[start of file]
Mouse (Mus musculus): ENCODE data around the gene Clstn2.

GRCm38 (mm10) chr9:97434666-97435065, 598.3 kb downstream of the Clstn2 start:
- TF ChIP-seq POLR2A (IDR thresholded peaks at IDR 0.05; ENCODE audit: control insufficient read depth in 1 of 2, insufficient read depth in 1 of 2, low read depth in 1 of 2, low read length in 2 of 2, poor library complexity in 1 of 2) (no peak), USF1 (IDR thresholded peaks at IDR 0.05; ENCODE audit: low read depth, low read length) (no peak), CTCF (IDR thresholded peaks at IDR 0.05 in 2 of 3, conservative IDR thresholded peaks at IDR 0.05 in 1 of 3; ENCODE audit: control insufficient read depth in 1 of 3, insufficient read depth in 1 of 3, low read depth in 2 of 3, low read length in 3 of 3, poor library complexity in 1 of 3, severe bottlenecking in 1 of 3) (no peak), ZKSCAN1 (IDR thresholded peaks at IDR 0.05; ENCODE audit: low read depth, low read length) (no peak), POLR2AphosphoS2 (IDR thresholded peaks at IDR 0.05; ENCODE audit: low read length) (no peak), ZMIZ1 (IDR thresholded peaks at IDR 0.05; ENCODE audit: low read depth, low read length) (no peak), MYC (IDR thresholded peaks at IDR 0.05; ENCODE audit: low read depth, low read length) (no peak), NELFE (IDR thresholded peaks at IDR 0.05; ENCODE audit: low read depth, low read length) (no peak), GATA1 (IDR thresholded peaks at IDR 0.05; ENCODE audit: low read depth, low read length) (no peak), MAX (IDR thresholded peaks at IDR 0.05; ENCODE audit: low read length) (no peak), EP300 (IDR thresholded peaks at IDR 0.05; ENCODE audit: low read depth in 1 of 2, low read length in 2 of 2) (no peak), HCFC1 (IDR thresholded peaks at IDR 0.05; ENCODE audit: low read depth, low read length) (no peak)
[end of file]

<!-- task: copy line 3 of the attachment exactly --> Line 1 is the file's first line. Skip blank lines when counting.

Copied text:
- TF ChIP-seq POLR2A (IDR thresholded peaks at IDR 0.05; ENCODE audit: control insufficient read depth in 1 of 2, insufficient read depth in 1 of 2, low read depth in 1 of 2, low read length in 2 of 2, poor library complexity in 1 of 2) (no peak), USF1 (IDR thresholded peaks at IDR 0.05; ENCODE audit: low read depth, low read length) (no peak), CTCF (IDR thresholded peaks at IDR 0.05 in 2 of 3, conservative IDR thresholded peaks at IDR 0.05 in 1 of 3; ENCODE audit: control insufficient read depth in 1 of 3, insufficient read depth in 1 of 3, low read depth in 2 of 3, low read length in 3 of 3, poor library complexity in 1 of 3, severe bottlenecking in 1 of 3) (no peak), ZKSCAN1 (IDR thresholded peaks at IDR 0.05; ENCODE audit: low read depth, low read length) (no peak), POLR2AphosphoS2 (IDR thresholded peaks at IDR 0.05; ENCODE audit: low read length) (no peak), ZMIZ1 (IDR thresholded peaks at IDR 0.05; ENCODE audit: low read depth, low read length) (no peak), MYC (IDR thresholded peaks at IDR 0.05; ENCODE audit: low read depth, low read length) (no peak), NELFE (IDR thresholded peaks at IDR 0.05; ENCODE audit: low read depth, low read length) (no peak), GATA1 (IDR thresholded peaks at IDR 0.05; ENCODE audit: low read depth, low read length) (no peak), MAX (IDR thresholded peaks at IDR 0.05; ENCODE audit: low read length) (no peak), EP300 (IDR thresholded peaks at IDR 0.05; ENCODE audit: low read depth in 1 of 2, low read length in 2 of 2) (no peak), HCFC1 (IDR thresholded peaks at IDR 0.05; ENCODE audit: low read depth, low read length) (no peak)